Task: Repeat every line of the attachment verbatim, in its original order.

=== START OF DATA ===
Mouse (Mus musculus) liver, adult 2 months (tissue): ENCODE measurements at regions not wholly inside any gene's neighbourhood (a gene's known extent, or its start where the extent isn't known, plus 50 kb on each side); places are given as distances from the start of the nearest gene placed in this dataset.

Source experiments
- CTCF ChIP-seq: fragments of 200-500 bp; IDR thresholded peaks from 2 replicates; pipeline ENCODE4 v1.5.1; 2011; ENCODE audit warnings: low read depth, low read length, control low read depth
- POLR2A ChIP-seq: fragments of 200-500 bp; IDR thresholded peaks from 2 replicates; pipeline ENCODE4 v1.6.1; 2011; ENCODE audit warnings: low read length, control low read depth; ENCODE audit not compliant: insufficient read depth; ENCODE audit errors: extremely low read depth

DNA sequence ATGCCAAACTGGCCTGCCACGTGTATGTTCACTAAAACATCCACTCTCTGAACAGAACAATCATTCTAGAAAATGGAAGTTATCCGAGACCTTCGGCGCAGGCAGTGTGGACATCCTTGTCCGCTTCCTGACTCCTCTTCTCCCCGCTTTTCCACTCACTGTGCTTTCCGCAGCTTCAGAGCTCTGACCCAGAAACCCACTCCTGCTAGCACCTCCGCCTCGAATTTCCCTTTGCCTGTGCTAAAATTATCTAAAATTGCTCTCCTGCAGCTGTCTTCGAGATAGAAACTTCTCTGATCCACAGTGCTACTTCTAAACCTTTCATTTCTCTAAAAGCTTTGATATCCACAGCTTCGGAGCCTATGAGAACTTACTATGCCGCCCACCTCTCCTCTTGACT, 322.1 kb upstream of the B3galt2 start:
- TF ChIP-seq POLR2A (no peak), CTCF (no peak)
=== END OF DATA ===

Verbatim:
Mouse (Mus musculus) liver, adult 2 months (tissue): ENCODE measurements at regions not wholly inside any gene's neighbourhood (a gene's known extent, or its start where the extent isn't known, plus 50 kb on each side); places are given as distances from the start of the nearest gene placed in this dataset.

Source experiments
- CTCF ChIP-seq: fragments of 200-500 bp; IDR thresholded peaks from 2 replicates; pipeline ENCODE4 v1.5.1; 2011; ENCODE audit warnings: low read depth, low read length, control low read depth
- POLR2A ChIP-seq: fragments of 200-500 bp; IDR thresholded peaks from 2 replicates; pipeline ENCODE4 v1.6.1; 2011; ENCODE audit warnings: low read length, control low read depth; ENCODE audit not compliant: insufficient read depth; ENCODE audit errors: extremely low read depth

DNA sequence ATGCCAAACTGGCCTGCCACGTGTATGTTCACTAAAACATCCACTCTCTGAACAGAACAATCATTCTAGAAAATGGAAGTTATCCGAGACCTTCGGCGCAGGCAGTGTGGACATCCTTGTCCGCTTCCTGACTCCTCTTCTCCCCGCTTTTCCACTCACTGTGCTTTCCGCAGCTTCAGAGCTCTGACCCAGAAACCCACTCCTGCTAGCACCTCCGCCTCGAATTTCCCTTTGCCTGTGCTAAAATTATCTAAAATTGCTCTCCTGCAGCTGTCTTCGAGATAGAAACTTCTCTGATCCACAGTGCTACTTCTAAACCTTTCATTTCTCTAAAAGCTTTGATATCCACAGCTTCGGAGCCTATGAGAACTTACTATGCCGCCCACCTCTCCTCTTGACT, 322.1 kb upstream of the B3galt2 start:
- TF ChIP-seq POLR2A (no peak), CTCF (no peak)